The album shifts to “Act 3, The Pain”, this part of the album witnesses more introspective scenarios being brought to life. Starting with “AS+AS (Genotype)”, A-Q captures images through his storytelling which is deeply-rooted in consciousness, as alongside Ric Hassani, he touches on the subject of genotype that has ruined many homes, and how even in love, one should not lose sight of the realities of our decisions.

For an album that features a number of acts, “Made by Voice Only” is arguably the album’s finest collaboration, as the Music Mash Group brought some magic. The track sees A-Q bring back his controversial side as he throws shade at industry contemporaries like Vector and Modenine, whilst also offering apologies to every foot he ever stepped one. The 2nd verse is also one of the standout verses on the project as Q brags

Whether it’s Mavins or Choc, you a slave to us

I’m telling you all, I’m outselling you all

And even if I don’t, I know I’m better than y’all

Is there really an A-Q album without some name calling?

Act 4: The Trap

“Act 4, The Trap” sees A-Q targeting the younger audience who are lovers of trap music. “Jazzman” was released as a single and already created a buzz for the album, so personally I would have preferred that the remix, which came out days before the album dropped, had made it on the track list. Given how A-Q has always created a metaphor around personalities like Dasuki Gate and Sugabelly, “Diezani” didn’t come as a surprise as he narrates his money-making plans.

Act 5: The Story

The final phase of the album “Act 5, The Story” features two tracks as he definitely closes the album on a high note. “Home” welcomes a visitor in Maka who put her stamp on the song with a melodious hook and sees the rapper go down memory lane – envisioning what his future holds and the pool of family probabilities. The album climaxes with an emotional track, “Change one thing, change everything”, a song that tells the story of a young man who had lost his brother at a tender age and struggled to understand why – whether to blame it on poverty or his father. He also takes shots at mumble rap as he spazzes over a flipped beat.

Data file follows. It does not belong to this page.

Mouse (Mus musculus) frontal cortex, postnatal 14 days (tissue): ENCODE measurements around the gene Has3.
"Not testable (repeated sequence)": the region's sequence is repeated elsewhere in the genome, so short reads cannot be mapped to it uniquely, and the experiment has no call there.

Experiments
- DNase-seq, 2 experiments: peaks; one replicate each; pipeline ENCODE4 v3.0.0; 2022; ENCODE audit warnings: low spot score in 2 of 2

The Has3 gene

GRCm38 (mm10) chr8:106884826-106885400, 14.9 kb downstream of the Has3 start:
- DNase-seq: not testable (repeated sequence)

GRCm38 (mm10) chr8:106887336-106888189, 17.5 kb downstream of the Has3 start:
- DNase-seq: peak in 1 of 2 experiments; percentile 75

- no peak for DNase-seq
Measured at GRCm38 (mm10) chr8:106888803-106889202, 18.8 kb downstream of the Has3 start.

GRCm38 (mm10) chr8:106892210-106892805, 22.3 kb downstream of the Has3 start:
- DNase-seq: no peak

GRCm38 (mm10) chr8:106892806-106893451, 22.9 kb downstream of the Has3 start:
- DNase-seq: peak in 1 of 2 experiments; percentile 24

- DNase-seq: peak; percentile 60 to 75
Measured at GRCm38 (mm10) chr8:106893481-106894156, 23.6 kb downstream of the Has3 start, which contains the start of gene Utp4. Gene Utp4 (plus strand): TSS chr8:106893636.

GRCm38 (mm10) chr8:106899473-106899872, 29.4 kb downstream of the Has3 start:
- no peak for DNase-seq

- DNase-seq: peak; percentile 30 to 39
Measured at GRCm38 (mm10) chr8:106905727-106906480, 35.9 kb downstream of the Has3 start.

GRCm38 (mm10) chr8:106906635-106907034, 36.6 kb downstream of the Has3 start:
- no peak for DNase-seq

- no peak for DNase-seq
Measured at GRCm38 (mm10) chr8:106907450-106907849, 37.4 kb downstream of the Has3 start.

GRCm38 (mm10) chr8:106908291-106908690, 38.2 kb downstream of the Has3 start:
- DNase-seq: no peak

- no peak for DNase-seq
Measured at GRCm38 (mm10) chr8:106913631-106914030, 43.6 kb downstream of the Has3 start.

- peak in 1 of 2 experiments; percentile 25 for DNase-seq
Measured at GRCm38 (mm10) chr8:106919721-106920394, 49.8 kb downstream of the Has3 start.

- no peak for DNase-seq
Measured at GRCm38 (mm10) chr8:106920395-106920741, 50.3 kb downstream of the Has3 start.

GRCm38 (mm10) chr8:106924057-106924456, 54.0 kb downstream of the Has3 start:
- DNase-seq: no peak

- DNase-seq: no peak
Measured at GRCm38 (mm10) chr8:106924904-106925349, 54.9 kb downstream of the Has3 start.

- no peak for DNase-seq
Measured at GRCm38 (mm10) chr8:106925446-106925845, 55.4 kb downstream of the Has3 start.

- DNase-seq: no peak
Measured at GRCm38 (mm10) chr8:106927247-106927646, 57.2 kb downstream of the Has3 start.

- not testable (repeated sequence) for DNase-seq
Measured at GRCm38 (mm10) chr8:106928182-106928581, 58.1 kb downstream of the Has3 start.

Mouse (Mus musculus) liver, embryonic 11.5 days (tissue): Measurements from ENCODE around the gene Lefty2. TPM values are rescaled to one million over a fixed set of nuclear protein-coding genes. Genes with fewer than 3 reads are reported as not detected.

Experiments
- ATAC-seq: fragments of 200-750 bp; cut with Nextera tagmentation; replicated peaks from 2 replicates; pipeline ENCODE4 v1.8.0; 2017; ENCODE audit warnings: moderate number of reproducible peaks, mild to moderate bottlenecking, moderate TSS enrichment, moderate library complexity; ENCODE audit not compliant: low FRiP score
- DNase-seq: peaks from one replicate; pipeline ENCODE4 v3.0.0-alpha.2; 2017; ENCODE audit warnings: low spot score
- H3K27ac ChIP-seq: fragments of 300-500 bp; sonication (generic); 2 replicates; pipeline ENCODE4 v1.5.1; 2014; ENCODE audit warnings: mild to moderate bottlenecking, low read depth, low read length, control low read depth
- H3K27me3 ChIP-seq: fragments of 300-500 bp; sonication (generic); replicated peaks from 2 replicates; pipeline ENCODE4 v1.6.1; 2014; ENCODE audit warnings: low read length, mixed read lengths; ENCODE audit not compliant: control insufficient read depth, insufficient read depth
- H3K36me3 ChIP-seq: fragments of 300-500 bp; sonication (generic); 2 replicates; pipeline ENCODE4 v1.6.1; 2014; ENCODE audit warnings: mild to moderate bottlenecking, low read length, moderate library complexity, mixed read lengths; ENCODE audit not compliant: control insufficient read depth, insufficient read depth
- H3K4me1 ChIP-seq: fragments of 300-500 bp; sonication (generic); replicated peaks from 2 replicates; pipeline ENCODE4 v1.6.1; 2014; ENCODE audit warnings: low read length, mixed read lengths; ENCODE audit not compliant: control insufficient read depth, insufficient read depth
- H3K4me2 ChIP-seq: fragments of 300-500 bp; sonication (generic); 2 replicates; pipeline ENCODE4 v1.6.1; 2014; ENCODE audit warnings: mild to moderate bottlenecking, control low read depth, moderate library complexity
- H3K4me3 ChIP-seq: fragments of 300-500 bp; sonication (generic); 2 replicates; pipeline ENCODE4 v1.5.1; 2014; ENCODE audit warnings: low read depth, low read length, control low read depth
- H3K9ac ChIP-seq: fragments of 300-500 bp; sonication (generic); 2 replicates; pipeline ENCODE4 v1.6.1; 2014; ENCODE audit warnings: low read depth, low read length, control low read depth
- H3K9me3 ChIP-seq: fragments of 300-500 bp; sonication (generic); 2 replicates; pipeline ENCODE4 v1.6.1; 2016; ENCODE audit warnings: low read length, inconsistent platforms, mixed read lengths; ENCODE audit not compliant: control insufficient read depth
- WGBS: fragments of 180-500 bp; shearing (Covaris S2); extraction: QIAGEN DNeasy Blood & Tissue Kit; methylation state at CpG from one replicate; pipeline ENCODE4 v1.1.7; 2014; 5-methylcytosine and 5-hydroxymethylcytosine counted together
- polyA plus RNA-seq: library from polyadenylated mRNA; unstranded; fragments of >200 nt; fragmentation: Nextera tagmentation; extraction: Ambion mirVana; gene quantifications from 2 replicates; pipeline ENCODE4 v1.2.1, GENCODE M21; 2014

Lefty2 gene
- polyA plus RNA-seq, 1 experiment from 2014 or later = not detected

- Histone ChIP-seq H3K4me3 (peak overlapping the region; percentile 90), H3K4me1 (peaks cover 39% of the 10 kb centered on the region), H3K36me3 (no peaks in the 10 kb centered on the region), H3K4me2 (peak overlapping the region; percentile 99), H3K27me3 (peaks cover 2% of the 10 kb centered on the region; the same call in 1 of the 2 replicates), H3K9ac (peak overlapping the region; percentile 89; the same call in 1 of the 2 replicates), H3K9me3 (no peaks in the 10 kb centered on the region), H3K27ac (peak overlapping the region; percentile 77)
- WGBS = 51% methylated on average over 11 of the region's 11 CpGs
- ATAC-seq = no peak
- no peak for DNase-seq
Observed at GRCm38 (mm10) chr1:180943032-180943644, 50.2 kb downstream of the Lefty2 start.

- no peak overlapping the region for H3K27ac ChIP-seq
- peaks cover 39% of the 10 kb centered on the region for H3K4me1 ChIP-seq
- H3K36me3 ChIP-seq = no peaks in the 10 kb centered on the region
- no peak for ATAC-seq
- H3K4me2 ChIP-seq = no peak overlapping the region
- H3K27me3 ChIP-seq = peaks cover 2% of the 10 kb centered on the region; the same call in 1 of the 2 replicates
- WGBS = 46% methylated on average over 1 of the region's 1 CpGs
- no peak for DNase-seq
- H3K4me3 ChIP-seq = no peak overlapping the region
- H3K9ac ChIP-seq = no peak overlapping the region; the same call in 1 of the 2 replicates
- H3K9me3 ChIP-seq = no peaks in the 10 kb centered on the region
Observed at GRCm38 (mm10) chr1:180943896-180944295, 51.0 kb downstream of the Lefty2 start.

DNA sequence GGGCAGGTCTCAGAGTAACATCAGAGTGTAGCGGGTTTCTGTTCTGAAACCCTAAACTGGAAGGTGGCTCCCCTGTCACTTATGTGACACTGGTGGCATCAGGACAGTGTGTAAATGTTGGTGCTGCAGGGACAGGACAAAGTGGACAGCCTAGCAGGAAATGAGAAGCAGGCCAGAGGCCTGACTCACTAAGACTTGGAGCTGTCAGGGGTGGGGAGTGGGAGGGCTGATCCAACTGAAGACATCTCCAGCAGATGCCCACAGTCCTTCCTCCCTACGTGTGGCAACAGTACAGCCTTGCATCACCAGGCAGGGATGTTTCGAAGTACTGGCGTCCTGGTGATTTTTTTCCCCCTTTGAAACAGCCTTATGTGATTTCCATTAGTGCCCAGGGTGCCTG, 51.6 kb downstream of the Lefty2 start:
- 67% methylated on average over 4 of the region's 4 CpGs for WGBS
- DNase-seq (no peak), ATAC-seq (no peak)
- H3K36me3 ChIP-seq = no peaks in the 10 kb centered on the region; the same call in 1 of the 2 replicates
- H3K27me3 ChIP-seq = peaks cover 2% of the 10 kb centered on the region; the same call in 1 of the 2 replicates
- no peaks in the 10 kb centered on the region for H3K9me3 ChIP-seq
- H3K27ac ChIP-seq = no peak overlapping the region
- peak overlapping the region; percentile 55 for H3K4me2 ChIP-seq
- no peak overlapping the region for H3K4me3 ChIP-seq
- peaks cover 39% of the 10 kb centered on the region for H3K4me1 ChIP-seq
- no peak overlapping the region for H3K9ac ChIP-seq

The beauty of this album lies not just in the lyrics or the passion of his messages but the raw emotional range and attention to detail that A-Q injects. You can feel it everywhere, from the production to the art ideas to the album structure. The project also benefits immensely from the collaborative process and the average length of each song adds to the replay value. Blessed Forever is a solid body of work that confirms the rappers rhythmic versatility.

The album is not without certain flaws though, A-Q seemed to struggle with his flow when he switched beats on the same song or overdoing the singing part when he took the hook himself. A classic album either defines or changes its time and while many may argue that this album won’t exactly achieve either, few will argue about it being one of the finest rap projects in recent times.